Aortic device conformability: Adapting to the anatomy for better clinical outcomes


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Postoperative angio-CT showing true lumen expansion and optimal visceral perfusion after thoracic endovascular aortic repair with the GORE TAG. Image courtesy of Michele Antonello.

During a satellite symposia at the 2023 Charing Cross (CX) International Symposium (25–27 April, London, UK), speakers addressed the “key factor” of conformability in the endovascular repair of multiple vascular pathologies.

First to address the audience, Michele Antonello (Padua, Italy) argued that true conformability can reduce the risk of distal sine in the endovascular repair of type B aortic dissection (TBAD). Speaking to Vascular News ahead of CX, Antonello remarked that conformability is a “key factor” in device selection, and especially so in relation to TBAD as the aorta is more “fragile” in this pathology. “Theoretically,” the presenter explained, “the less you try to modify the anatomy of the aorta, the less the endograft will shock the adventitia.”

Antonello explained that the GORE® TAG® Conformable Thoracic Stent Graft with ACTIVE CONTROL System “keeps the curvature of the arch of the aorta” and stays in the position to which it is moved. This has the effect of reducing the possibility of trauma to the aortic wall, Antonello noted. In addition, Antonello detailed that there is a theoretically lower risk of a new dissection created by the TAG Conformable Device than with a standard device.

Data from the GREAT Registry of a real-world population have shown that the TAG Conformable Device has a low distal sine rate of 4% in chronic TBAD aortic dissection patients, Antonello communicated with the audience at CX. The results from this study are “particularly good,” he shared with this newspaper, citing low incidence of three events: neurological complications, new endoleaks and new dissections created by the endograft. “I think [the TAG Conformable Device] is the only endograft that has such robust data coming from a real-life registry.”

Later in the symposium, Jan Heyligers (Tilburg, Netherlands) addressed the question ‘Does conformability have an impact on the outcomes of endovascular repair of iliac limb performance?’ In an interview with Vascular News, Heyligers remarked that conformability is important in treating iliac pathology since the flow and curvature of the iliacs are challenging. “We are aiming to have a device that is conformable to the anatomy.”

According to Heyligers, there are differences in conformability in the iliac branch devices (IBDs) available on the market. “There are some devices that are stiffer than others,” he explained, noting that the GORE® EXCLUDER® Iliac Branch Endoprosthesis (IBE) seems to be the most conformable to the actual anatomy, based on his clinical experience with the device.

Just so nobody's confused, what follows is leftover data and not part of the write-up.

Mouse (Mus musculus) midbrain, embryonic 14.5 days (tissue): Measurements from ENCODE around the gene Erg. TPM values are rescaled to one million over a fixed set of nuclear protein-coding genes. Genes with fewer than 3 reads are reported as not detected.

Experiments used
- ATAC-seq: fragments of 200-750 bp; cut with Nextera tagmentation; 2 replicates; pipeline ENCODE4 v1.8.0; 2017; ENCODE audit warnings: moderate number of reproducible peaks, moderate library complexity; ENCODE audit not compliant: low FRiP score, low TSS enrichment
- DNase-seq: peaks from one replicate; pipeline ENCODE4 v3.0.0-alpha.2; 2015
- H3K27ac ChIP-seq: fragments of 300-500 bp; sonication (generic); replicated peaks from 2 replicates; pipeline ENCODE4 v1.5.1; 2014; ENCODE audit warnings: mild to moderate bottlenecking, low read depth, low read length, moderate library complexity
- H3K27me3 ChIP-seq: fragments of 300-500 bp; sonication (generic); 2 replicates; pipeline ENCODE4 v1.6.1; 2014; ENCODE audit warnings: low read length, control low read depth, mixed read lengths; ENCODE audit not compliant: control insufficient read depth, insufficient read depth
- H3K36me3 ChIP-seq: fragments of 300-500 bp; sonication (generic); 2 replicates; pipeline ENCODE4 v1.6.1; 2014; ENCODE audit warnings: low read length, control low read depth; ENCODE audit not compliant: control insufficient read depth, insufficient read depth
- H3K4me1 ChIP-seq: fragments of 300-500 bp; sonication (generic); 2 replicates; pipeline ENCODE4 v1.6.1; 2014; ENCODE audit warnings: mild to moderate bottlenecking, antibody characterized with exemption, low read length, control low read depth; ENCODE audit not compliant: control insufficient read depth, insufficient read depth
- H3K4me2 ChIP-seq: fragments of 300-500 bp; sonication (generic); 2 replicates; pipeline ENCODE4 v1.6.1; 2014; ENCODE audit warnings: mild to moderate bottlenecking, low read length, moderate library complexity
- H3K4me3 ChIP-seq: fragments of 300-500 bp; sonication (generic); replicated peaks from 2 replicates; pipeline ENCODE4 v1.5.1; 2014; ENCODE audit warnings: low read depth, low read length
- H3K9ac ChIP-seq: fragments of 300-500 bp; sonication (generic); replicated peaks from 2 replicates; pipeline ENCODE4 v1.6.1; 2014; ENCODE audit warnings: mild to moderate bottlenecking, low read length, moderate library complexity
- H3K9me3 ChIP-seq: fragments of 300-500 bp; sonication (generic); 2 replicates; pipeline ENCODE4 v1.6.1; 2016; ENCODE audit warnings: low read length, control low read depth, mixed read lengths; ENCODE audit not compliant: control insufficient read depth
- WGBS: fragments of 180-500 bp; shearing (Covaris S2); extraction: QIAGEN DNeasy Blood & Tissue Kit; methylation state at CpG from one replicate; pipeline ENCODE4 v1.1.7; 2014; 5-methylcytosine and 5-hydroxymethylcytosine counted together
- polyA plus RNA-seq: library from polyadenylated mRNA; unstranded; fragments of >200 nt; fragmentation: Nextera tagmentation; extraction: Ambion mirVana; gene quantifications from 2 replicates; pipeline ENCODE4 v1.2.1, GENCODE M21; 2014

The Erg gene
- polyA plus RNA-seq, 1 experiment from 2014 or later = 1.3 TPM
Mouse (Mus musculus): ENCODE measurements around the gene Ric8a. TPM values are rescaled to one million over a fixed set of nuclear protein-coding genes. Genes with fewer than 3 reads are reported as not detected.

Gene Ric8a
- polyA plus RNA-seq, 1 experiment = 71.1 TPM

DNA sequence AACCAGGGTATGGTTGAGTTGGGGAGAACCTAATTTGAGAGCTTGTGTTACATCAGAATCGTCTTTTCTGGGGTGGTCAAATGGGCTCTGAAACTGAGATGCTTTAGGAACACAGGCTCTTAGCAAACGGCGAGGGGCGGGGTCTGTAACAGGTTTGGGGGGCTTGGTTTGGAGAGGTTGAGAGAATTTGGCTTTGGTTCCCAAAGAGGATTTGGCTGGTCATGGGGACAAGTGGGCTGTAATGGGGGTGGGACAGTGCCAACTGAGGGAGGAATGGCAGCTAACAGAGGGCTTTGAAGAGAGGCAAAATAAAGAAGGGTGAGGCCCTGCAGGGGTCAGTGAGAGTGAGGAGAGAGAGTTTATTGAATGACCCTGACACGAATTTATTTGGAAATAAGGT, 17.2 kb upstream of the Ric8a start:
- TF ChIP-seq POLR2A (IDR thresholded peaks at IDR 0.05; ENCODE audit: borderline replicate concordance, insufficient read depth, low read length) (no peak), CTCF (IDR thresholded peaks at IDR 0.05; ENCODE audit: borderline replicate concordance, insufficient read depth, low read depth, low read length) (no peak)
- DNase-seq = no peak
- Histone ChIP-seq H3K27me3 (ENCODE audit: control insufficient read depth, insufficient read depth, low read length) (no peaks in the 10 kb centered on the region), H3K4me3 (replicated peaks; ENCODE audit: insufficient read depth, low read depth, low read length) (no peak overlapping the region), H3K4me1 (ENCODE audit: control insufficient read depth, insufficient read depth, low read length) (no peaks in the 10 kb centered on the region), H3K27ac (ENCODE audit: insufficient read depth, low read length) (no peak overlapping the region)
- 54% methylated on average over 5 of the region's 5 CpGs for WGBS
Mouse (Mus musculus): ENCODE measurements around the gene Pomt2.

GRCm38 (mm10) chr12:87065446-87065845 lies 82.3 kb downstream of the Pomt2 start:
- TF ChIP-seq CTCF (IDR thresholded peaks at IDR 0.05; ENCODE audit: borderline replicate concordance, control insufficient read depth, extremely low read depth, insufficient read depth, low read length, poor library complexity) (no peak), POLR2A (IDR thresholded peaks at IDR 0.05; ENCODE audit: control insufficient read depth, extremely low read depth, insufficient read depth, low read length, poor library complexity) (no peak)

Heyligers detailed that he and his team have researched the Gore endograft in tortuous anatomy. He shared, for example, that in one study they implanted 17 IBEs and conducted electrocardiography (ECG)-gated computed tomography (CT) analysis pre-and postoperatively. “We have learned that after implantation of an IBE there is a significant increase in motion,” he reported.

“In general, the more straightforward your anatomy is, the more probable it is that your device will endure,” Heyligers remarked. Then again, he noted that the more adapted the system is to the anatomy, the more likely it is to translate into good outcomes, irrespective of the anatomy. The IBE is a “proven solution” in this regard, he said in summary.

Giovanni Pratesi (Genoa, Italy) also spoke during the session, sharing his insights on the impact of conformability on the outcomes of endovascular repair of abdominal aortic aneurysm (AAA) with angulated infrarenal necks.

In endovascular aneurysm repair (EVAR), Pratesi told Vascular News, conformability is “intrinsic” to how a stent graft adapts to a patient’s anatomy and can improve procedural outcomes.

During the symposium, Pratesi discussed three-year follow-up data from the European multicentre EXCeL registry on the GORE® EXCLUDER® Conformable AAA Endoprosthesis with ACTIVE CONTROL System, noting how it adds to the long-term evidence from numerous trials and registries worldwide that support the efficacy of all Gore conformable devices.

The indication to treat challenging anatomies within the Instructions for Use (IFU) is “undoubtedly” an advantage of the GORE EXCLUDER Conformable Device, Pratesi remarked. In particular, he explained, the device allows for the treatment of short as well as severely angulated necks, offering the capability to treat anatomy previously considered unsuitable for standard EVAR.


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